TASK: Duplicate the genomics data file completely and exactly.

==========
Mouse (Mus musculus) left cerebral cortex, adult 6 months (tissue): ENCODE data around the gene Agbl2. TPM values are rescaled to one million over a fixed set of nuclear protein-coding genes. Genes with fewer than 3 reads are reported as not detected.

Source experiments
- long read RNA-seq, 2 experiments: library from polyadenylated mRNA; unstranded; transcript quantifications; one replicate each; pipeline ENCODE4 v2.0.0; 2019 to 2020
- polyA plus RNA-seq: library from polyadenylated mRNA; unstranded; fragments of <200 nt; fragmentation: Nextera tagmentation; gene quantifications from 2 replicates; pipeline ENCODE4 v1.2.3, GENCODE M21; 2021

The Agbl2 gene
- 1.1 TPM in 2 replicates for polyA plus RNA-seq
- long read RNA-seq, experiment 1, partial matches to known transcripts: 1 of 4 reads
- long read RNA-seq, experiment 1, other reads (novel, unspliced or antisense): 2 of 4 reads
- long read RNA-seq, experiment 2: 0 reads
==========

Mouse (Mus musculus) left cerebral cortex, adult 6 months (tissue): ENCODE data around the gene Agbl2. TPM values are rescaled to one million over a fixed set of nuclear protein-coding genes. Genes with fewer than 3 reads are reported as not detected.

Source experiments
- long read RNA-seq, 2 experiments: library from polyadenylated mRNA; unstranded; transcript quantifications; one replicate each; pipeline ENCODE4 v2.0.0; 2019 to 2020
- polyA plus RNA-seq: library from polyadenylated mRNA; unstranded; fragments of <200 nt; fragmentation: Nextera tagmentation; gene quantifications from 2 replicates; pipeline ENCODE4 v1.2.3, GENCODE M21; 2021

The Agbl2 gene
- 1.1 TPM in 2 replicates for polyA plus RNA-seq
- long read RNA-seq, experiment 1, partial matches to known transcripts: 1 of 4 reads
- long read RNA-seq, experiment 1, other reads (novel, unspliced or antisense): 2 of 4 reads
- long read RNA-seq, experiment 2: 0 reads